Risotto

This is one of my favourite rice dishes. Nutritious, economical, versatile and easy to prepare, the soft, creamy texture of this northern Italian classic makes it the perfect comfort food. Basically, it consists of Italian short grain rice gently simmered and stirred until it absorbs its flavoursome cooking liquid. Different meats, fish and vegetables can be added to vary the dish as you wish.

To achieve the correct consistency, always use a good risotto rice, such as arborio. You will need a large, heavy saucepan, preferably with a rounded bottom to prevent the rice sticking at the corners, and a wooden spoon for stirring. The heat should be kept constant and moderate. If risotto cooks too quickly, the rice will be too soft and β€˜chalky’, and if it cooks too slowly, it will have a sticky, glutinous texture. Keep the stock simmering, so that it is always hot when you add it, to avoid any temperature variations while cooking.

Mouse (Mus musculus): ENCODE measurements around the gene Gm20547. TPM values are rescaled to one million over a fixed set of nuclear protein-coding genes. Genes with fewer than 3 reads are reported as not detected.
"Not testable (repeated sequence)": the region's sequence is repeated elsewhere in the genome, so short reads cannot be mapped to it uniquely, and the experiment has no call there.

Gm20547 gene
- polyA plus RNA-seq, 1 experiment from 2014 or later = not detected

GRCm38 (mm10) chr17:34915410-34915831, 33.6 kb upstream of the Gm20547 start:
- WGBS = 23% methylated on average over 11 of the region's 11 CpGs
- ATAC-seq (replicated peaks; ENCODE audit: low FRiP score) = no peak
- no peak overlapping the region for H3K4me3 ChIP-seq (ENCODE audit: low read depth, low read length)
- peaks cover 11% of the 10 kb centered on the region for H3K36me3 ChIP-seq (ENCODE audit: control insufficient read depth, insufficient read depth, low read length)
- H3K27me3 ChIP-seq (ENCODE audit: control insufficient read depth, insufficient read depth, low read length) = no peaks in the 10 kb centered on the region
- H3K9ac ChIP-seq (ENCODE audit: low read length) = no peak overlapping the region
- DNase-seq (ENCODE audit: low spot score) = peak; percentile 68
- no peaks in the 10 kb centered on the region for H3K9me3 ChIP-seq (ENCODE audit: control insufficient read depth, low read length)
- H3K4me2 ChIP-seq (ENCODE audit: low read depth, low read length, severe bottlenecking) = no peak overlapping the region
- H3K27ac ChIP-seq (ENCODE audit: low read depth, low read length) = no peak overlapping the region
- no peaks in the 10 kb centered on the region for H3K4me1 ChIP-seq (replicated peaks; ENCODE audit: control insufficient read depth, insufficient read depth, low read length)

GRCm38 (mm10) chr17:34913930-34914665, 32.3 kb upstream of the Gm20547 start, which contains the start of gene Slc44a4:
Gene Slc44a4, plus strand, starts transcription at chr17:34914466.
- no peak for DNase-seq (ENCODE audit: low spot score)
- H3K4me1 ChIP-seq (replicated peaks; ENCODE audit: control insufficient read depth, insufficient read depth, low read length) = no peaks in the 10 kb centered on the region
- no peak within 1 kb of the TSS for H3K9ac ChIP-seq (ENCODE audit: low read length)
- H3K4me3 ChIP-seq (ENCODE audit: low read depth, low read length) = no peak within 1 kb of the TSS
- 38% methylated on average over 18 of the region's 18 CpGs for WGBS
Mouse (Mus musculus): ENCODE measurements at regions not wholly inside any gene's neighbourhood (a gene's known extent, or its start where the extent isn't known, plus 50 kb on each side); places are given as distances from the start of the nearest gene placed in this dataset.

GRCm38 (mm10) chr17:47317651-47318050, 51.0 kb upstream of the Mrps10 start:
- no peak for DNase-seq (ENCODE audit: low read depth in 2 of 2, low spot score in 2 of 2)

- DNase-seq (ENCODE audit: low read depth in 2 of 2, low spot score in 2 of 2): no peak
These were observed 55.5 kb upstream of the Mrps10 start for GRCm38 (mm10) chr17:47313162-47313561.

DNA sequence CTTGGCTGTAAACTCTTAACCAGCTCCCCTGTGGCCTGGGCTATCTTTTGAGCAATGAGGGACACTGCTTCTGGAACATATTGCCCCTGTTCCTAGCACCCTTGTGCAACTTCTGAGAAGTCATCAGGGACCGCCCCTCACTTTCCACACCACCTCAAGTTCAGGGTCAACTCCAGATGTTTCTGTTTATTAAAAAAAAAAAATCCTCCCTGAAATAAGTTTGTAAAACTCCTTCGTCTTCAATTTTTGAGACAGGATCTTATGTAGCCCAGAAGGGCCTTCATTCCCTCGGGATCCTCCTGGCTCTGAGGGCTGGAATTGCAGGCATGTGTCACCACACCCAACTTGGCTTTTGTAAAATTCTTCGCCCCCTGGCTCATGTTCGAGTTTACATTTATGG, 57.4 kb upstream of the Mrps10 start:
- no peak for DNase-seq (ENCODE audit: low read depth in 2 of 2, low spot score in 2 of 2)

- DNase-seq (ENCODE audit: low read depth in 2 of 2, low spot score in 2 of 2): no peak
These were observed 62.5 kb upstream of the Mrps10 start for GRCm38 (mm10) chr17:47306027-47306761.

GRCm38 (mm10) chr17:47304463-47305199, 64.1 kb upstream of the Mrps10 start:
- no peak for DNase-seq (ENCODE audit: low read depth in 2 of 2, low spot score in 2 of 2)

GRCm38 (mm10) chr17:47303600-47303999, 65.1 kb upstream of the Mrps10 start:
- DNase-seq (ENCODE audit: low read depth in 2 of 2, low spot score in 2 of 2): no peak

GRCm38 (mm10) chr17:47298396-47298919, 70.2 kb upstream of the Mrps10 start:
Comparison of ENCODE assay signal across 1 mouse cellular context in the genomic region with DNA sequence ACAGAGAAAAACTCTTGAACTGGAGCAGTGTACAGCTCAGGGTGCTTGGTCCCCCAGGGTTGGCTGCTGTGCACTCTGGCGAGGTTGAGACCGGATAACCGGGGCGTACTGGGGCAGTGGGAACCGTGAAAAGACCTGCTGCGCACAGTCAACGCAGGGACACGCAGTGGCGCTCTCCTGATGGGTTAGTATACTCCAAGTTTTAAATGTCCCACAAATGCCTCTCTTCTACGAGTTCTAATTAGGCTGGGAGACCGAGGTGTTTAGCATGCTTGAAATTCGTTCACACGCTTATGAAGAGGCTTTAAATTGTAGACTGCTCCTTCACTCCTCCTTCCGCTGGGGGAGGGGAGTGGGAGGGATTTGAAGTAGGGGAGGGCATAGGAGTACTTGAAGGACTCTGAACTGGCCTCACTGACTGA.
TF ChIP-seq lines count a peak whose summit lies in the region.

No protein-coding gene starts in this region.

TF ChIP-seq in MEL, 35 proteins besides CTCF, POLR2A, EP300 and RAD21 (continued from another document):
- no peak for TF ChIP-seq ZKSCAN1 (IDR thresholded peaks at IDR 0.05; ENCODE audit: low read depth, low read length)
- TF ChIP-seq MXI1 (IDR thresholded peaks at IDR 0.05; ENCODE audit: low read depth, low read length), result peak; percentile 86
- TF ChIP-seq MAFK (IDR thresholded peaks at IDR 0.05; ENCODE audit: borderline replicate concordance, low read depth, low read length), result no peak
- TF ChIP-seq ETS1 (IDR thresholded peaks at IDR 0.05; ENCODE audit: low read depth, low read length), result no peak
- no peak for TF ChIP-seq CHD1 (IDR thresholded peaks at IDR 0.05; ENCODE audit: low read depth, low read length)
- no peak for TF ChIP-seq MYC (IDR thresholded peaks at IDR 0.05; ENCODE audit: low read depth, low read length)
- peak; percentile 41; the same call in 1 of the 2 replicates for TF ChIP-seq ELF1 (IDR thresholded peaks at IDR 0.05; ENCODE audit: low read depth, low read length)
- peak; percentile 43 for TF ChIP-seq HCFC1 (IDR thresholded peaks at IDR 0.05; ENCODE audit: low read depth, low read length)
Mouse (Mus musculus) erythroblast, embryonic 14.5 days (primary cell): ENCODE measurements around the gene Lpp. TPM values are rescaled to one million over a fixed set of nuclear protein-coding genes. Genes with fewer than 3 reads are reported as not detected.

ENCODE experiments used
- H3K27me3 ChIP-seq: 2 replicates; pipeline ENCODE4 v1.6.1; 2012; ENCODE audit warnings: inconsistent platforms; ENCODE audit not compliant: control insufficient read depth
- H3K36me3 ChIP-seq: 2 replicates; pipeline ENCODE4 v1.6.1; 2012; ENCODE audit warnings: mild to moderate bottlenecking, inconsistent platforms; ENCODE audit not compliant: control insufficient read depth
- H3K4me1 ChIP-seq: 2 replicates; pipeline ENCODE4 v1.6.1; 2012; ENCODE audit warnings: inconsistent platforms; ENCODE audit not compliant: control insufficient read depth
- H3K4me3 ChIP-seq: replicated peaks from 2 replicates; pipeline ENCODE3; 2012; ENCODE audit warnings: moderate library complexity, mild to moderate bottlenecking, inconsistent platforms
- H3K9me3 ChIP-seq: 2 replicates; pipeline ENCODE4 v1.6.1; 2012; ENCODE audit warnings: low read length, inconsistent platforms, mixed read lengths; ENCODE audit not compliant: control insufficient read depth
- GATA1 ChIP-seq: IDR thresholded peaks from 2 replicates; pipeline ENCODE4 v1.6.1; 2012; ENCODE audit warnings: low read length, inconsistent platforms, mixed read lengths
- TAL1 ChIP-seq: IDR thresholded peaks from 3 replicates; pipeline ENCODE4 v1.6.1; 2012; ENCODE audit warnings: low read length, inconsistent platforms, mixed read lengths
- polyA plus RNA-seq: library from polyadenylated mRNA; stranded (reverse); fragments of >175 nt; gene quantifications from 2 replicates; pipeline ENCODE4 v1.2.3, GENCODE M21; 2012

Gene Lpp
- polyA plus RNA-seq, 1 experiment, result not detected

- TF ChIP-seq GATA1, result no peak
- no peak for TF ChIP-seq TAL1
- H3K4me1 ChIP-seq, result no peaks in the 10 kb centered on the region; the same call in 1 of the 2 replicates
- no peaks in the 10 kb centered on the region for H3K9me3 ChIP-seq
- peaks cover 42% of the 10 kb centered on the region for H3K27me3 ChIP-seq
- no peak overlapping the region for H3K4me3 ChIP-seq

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Method

Basic Method

Heat butter or olive oil in the pan, and coat the rice well in it before adding any liquid. Then gradually add the simmering stock, about ΒΌ pt / 140ml at a time, always allowing one batch of stock to be absorbed before adding the next. Stir constantly. Keep adding stock in this way until the rice is cooked. This should take about 20–25 minutes. You may find that the risotto is cooked to your taste before adding all the stock asked for in a recipe. The more liquid you add, the creamier the risotto will be, but the rice should remain just firm to the bite or al dente. If necessary, remove the pan from the heat, cover and allow to stand for a few minutes to absorb any liquid remaining in the pan. Season to taste, and serve immediately. Various flavourings, vegetables, meat and fish can be added during the cooking process, as in the following recipes.